“What’s that pecking? Tap, tap, tap! Eggs start splitting. Crack, crack, crack.”

And as the beautifully illustrated ducklings hatched from their eggs a new love of reading emerged for my baby and me. She continued to swat at the pages, almost in time with the cadence of the rhymes. And before I knew it I had rocked her and read to her and in the glory of the rising sun we finished a book.

I will remember that morning as long as I live.

Now, almost two years later, I still cherish the rush of my children when I tell them it’s story time, and to go pick out a book. They push each other, vying for the best spot in front of the bookshelf, and clamber onto the sofa next to me, each demanding I read their choice first.

Through the years, through the tears, through the rainy days and the warm summer mornings. A storyline is so much grander than words in a book.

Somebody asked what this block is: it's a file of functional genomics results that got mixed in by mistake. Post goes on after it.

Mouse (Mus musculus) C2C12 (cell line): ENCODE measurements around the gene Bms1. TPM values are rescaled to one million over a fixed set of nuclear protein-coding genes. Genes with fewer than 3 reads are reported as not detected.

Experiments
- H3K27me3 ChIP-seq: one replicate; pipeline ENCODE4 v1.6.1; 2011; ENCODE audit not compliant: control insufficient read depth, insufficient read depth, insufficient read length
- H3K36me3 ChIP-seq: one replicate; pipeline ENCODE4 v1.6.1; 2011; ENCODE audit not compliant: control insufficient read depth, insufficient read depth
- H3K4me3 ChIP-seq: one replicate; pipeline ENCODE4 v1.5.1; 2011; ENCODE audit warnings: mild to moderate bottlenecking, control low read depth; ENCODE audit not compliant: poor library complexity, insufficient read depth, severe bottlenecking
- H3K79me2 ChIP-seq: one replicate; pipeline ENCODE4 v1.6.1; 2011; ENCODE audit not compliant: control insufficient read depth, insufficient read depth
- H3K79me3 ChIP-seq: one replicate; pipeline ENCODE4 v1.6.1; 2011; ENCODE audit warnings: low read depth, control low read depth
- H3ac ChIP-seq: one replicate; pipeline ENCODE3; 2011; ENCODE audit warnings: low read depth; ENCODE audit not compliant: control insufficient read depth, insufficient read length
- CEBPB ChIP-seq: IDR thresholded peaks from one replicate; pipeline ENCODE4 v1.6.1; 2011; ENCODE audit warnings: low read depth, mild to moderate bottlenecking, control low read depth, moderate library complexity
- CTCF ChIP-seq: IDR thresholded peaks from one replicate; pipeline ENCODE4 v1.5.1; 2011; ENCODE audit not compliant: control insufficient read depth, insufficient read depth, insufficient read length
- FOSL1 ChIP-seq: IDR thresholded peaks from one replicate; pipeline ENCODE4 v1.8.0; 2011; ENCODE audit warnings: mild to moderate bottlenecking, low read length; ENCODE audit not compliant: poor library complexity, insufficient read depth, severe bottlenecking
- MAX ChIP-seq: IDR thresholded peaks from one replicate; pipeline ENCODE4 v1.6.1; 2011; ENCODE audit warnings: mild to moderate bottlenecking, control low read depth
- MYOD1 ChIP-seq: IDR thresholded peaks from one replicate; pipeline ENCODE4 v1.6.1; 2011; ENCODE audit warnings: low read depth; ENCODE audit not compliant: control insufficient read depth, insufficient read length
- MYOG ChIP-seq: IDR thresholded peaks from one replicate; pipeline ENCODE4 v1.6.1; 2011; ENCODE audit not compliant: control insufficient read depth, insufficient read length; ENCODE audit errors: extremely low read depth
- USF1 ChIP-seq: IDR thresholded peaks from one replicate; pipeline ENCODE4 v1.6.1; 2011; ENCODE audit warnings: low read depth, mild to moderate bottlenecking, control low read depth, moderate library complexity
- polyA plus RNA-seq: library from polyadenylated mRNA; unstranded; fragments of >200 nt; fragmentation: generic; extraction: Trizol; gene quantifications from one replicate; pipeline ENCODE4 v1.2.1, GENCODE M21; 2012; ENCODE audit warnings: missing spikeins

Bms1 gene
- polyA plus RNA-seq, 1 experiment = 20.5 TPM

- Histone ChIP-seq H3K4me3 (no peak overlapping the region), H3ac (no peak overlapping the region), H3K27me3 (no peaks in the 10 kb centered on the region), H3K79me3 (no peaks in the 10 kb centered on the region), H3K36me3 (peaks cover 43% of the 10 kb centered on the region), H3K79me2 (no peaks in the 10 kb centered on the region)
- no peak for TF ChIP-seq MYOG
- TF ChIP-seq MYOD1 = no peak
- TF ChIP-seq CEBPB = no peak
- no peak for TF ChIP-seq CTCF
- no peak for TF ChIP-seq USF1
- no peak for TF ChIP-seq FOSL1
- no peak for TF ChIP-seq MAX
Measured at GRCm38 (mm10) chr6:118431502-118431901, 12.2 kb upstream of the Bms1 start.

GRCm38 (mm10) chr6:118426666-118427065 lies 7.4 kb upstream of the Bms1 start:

It’s the words of your life.


42 thoughts on “Turn the Page

  1. Your love of story, and the immeasurable gift you’ve shared with your children is, itself, a beautiful story. Thank you for telling it, Melissa, and doing so with such warmth and elegance. I’ve read several of your posts, and this is my favorite — so far. But I intend to keep turning the pages.


    1. Thank you, Charles! I know you believe in the power of the story, too. It’s never just words on the page. It’s always a chance for a connection, a memory, an open door…


    1. I haven’t read that Llama one — but we have read “Llama, Llama Red Pajama” — I wonder if they’re part of the same series? I’ll have to check it out. And yes, “Merry Christmas Curious George” is a year-long hit at our house too!


  2. My daughter is bilingual, so she has two sets of books, Swedish ones that I read and Dutch ones that my husband reads.